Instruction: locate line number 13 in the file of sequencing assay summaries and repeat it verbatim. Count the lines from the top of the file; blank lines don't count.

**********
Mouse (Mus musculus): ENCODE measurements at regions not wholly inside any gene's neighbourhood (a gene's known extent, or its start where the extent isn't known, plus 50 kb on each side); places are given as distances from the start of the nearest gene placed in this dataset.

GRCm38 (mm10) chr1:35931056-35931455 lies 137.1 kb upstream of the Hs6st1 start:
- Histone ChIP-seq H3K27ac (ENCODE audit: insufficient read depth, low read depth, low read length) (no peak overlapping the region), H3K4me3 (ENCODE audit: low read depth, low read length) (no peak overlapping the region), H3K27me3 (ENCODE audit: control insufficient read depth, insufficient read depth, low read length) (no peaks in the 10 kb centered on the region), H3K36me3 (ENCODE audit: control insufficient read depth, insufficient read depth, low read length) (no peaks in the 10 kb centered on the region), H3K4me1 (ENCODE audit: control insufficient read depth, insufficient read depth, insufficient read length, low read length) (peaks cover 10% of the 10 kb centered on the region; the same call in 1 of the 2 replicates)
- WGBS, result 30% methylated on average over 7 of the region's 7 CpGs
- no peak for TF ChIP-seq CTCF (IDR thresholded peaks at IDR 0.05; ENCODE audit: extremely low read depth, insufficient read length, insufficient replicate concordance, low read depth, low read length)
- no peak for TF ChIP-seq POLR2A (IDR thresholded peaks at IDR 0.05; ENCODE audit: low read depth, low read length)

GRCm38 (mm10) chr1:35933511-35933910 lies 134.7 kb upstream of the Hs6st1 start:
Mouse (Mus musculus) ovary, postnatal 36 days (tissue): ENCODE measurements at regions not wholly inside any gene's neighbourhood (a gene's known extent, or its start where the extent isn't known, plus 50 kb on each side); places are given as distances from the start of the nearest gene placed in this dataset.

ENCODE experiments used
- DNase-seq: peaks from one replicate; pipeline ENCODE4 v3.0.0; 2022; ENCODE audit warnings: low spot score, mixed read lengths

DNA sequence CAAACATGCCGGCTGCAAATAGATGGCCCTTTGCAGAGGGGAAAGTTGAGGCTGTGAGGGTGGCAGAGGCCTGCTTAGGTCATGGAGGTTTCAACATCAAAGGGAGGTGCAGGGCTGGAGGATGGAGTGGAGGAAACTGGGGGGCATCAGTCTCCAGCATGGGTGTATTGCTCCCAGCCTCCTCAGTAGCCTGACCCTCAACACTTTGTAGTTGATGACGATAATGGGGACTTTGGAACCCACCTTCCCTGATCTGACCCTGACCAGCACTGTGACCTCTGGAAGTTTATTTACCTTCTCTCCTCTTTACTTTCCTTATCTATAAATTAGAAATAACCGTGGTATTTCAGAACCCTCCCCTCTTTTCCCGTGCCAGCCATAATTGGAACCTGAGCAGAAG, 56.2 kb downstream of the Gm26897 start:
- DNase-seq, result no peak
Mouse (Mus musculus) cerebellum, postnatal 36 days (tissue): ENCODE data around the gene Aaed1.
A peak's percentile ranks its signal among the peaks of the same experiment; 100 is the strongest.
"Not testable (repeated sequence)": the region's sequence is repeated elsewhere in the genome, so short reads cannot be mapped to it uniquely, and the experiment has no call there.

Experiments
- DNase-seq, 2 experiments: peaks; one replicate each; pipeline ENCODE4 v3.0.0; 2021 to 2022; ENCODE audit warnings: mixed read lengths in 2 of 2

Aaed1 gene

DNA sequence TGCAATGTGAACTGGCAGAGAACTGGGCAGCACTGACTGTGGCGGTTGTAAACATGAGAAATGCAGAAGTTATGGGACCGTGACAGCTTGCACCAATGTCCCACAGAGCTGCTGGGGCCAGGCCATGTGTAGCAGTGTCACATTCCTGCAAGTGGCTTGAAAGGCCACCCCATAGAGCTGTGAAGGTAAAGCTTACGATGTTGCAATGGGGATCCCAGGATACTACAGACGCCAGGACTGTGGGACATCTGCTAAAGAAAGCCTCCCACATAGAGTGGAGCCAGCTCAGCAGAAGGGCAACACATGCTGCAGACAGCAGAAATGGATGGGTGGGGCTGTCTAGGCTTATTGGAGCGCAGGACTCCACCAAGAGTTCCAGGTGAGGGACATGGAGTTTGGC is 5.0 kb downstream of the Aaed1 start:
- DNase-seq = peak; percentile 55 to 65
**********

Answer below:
Mouse (Mus musculus) cerebellum, postnatal 36 days (tissue): ENCODE data around the gene Aaed1.